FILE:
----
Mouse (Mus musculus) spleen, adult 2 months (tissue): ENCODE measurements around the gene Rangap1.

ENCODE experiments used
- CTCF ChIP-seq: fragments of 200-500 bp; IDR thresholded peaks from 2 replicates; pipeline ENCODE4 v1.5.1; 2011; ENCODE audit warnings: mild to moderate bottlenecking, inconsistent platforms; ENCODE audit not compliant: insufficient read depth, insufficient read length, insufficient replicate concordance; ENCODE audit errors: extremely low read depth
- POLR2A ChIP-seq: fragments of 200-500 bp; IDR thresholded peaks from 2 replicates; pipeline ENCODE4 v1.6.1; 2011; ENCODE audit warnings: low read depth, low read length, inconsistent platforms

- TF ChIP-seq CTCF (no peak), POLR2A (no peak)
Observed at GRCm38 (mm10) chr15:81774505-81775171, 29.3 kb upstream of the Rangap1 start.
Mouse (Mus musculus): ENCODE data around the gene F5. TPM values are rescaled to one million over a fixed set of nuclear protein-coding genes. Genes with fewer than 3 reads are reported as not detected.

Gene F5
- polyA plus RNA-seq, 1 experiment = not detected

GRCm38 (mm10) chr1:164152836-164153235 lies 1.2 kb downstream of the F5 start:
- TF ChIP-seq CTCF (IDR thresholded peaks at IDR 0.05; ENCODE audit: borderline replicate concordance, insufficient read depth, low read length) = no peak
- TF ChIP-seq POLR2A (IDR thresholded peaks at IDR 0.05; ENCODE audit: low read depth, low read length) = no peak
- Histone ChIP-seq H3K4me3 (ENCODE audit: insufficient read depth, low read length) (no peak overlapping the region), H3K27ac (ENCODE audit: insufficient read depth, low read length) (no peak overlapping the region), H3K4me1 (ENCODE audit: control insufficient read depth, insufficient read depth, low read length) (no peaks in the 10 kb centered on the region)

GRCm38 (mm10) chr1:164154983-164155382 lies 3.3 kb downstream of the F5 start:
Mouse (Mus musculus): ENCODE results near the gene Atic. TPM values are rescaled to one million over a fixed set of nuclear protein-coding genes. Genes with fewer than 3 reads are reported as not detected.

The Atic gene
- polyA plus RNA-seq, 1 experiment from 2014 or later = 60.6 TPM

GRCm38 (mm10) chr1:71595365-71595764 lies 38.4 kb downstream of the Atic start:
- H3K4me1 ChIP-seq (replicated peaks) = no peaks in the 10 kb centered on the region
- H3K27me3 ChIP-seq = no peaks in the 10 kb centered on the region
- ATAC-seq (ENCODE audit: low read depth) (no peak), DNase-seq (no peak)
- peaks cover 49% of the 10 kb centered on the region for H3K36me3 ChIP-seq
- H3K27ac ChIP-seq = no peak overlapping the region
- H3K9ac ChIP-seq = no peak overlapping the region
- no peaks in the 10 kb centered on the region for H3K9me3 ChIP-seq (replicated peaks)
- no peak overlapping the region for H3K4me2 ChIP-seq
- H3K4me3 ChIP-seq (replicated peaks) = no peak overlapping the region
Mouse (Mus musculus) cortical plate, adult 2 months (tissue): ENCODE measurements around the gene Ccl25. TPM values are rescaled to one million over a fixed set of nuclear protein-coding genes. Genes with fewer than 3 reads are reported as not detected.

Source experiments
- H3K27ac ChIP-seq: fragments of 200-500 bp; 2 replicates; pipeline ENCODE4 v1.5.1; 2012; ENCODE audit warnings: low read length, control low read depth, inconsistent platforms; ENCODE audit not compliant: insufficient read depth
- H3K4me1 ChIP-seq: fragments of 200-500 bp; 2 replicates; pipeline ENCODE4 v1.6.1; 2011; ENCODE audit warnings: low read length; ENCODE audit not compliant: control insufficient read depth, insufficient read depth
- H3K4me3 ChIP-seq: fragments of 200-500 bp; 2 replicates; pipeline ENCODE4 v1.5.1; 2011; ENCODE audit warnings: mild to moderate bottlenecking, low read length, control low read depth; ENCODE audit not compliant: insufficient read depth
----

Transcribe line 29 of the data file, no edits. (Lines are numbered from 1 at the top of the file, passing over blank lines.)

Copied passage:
Source experiments